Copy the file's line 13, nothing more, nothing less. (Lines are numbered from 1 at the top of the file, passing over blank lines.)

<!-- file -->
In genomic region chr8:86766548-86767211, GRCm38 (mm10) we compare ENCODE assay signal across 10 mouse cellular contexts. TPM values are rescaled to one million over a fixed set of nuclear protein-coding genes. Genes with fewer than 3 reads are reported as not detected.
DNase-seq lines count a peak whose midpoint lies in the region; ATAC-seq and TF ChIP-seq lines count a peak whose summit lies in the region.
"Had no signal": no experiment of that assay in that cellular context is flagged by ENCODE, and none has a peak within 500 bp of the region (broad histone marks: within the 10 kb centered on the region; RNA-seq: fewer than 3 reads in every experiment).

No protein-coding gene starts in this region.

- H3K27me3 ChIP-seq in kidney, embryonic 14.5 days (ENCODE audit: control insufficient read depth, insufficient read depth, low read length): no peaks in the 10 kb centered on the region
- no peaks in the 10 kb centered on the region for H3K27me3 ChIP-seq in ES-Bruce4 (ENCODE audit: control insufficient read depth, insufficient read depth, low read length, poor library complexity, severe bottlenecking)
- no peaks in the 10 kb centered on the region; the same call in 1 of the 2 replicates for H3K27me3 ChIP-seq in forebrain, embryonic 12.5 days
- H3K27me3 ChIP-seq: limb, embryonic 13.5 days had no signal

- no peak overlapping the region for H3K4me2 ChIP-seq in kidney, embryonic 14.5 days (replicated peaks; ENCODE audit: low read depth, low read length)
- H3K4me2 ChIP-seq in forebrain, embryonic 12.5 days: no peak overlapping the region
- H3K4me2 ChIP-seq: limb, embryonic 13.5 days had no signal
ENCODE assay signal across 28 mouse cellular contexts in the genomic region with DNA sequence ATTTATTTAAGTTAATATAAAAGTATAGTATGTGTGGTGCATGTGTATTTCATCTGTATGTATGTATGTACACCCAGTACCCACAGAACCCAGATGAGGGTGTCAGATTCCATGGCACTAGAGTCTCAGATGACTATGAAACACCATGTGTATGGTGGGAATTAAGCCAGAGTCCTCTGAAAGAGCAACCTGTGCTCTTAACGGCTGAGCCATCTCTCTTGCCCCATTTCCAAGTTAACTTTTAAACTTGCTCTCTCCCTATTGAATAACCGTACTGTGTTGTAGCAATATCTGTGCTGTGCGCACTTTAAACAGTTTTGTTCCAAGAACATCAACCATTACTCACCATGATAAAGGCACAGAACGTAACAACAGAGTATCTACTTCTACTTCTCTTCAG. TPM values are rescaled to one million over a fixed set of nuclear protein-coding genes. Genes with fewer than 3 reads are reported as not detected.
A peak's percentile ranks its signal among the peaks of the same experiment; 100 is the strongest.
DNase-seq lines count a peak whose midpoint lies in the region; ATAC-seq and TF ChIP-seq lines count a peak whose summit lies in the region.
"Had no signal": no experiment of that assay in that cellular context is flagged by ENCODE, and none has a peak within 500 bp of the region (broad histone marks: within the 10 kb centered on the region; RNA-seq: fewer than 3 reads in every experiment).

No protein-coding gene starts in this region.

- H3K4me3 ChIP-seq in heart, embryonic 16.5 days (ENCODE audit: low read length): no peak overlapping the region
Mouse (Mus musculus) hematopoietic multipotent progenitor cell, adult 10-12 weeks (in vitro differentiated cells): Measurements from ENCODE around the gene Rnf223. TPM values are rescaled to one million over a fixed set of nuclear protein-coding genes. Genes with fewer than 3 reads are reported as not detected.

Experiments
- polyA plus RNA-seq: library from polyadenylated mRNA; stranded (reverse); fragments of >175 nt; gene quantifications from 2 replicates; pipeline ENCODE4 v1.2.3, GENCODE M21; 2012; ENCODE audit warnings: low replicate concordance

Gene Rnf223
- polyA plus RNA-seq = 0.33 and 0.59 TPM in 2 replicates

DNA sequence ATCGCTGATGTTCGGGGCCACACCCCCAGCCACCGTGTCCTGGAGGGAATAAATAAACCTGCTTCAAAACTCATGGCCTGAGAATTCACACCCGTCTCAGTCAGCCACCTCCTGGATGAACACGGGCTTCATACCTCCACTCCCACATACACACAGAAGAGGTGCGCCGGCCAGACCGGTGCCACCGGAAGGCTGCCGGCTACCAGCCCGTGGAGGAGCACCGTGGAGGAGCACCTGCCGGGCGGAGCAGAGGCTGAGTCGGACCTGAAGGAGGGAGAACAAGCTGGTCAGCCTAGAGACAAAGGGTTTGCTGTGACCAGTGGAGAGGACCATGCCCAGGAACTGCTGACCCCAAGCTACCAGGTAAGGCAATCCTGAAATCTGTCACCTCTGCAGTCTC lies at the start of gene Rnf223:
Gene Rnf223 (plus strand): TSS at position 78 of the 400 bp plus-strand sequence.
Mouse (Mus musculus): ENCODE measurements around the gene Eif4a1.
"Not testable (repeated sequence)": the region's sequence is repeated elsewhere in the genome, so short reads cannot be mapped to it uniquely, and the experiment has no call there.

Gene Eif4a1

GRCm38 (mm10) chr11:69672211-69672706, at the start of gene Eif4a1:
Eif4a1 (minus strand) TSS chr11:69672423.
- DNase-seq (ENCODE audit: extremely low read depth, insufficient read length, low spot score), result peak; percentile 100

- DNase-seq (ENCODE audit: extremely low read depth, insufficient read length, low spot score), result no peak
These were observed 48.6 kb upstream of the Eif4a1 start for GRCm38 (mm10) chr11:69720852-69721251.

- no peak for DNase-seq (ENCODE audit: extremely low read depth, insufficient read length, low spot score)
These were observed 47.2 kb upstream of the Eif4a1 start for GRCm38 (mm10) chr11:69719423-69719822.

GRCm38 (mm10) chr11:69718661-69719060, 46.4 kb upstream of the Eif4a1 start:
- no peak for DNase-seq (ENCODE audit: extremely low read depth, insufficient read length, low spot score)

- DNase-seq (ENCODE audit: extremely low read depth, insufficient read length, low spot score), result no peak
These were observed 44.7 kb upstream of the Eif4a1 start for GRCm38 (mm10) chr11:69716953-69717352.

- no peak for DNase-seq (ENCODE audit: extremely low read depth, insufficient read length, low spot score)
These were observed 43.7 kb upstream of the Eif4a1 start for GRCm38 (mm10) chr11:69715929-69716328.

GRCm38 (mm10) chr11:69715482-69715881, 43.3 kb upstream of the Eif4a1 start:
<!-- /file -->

A peak's percentile ranks its signal among the peaks of the same experiment; 100 is the strongest.